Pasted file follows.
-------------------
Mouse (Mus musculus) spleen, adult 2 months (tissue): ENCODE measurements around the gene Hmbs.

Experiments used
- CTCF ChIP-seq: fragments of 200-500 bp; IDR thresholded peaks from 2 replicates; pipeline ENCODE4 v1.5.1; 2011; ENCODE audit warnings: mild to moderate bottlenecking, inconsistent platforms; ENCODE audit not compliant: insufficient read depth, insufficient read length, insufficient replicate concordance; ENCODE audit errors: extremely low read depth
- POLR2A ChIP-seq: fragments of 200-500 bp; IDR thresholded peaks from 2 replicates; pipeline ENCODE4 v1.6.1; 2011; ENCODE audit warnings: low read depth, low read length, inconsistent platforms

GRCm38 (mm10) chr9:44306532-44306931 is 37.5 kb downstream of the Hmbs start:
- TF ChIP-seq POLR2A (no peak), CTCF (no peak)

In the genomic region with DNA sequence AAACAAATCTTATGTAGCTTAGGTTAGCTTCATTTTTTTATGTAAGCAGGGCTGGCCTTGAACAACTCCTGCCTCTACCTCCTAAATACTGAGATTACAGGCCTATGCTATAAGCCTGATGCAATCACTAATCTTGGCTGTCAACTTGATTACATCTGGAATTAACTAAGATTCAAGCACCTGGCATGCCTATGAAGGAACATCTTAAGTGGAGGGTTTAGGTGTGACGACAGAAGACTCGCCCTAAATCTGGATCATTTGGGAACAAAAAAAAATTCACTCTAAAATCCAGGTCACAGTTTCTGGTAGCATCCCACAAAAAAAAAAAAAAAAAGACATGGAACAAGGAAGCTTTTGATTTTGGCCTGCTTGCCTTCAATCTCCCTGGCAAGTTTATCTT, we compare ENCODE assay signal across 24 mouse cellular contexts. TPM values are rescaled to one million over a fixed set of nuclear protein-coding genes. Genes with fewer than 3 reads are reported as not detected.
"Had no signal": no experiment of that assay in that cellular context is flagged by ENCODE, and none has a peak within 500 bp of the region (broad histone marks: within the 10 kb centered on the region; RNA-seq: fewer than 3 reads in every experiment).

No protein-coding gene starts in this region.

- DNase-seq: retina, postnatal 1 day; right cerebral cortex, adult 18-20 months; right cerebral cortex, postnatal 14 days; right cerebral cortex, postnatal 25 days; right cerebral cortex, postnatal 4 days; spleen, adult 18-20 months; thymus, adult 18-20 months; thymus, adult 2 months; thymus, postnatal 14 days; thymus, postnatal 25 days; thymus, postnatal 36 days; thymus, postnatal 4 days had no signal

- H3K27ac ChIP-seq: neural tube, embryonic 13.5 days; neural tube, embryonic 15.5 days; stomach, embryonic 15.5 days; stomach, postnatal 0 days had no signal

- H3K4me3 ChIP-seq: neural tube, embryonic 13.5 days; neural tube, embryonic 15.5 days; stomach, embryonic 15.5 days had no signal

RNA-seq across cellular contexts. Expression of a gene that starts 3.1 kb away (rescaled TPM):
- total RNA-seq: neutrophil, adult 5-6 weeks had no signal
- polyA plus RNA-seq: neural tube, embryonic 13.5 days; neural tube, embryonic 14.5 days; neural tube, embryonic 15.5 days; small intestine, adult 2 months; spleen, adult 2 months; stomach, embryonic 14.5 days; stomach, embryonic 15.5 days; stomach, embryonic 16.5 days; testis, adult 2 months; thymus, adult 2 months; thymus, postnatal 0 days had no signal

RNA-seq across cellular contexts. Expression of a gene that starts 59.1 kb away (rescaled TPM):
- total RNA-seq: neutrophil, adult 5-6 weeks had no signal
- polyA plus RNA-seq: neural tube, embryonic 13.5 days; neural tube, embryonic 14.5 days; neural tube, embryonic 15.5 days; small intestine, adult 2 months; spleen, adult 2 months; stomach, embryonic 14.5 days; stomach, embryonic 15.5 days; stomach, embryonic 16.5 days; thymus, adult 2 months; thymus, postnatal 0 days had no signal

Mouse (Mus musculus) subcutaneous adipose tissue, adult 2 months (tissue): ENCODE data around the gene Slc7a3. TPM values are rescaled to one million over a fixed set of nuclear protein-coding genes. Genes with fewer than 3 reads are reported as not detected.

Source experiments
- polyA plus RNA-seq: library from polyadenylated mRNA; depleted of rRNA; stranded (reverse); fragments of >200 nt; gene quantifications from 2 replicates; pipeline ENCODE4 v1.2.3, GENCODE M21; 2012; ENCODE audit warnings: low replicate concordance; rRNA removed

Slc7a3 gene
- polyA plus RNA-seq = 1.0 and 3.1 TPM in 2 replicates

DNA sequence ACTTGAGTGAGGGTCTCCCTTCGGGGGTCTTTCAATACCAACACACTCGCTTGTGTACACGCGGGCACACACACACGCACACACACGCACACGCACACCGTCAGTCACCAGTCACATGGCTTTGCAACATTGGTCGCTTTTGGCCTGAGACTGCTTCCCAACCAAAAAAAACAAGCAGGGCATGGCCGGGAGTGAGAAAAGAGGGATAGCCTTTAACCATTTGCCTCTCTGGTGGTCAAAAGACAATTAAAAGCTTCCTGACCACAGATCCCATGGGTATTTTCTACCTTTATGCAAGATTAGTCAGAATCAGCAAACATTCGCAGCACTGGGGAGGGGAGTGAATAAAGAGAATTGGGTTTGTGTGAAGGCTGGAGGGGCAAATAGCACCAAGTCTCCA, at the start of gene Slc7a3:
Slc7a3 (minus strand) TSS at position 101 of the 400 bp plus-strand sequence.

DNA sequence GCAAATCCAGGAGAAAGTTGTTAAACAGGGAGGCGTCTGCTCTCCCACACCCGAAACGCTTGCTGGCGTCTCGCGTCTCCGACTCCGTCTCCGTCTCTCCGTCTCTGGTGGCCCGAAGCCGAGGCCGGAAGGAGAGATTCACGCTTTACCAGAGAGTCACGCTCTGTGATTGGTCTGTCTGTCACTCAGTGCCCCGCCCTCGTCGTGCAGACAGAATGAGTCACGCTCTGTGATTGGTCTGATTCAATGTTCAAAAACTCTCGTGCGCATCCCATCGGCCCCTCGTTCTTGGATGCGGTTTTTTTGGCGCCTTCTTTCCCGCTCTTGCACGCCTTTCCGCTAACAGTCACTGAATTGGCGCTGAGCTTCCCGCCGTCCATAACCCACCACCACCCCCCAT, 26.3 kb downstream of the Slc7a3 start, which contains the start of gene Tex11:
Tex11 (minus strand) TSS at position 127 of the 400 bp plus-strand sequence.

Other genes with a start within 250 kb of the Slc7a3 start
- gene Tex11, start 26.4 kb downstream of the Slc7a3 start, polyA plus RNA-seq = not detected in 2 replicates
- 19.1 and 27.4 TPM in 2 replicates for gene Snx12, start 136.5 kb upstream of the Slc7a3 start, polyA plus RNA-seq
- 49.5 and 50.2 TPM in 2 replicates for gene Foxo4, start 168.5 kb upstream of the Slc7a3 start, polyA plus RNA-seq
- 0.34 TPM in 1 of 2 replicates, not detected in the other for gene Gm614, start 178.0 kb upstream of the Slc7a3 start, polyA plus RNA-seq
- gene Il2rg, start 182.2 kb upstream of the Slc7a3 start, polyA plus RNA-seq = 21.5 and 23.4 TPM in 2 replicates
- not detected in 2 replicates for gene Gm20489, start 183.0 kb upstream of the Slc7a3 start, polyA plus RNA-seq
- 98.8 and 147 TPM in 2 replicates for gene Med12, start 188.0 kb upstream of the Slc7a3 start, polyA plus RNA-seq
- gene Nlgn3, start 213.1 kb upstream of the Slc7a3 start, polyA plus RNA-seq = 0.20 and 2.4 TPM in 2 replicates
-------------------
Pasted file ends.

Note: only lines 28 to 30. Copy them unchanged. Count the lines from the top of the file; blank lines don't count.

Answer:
Other genes with a start within 250 kb of the Slc7a3 start
- gene Tex11, start 26.4 kb downstream of the Slc7a3 start, polyA plus RNA-seq = not detected in 2 replicates
- 19.1 and 27.4 TPM in 2 replicates for gene Snx12, start 136.5 kb upstream of the Slc7a3 start, polyA plus RNA-seq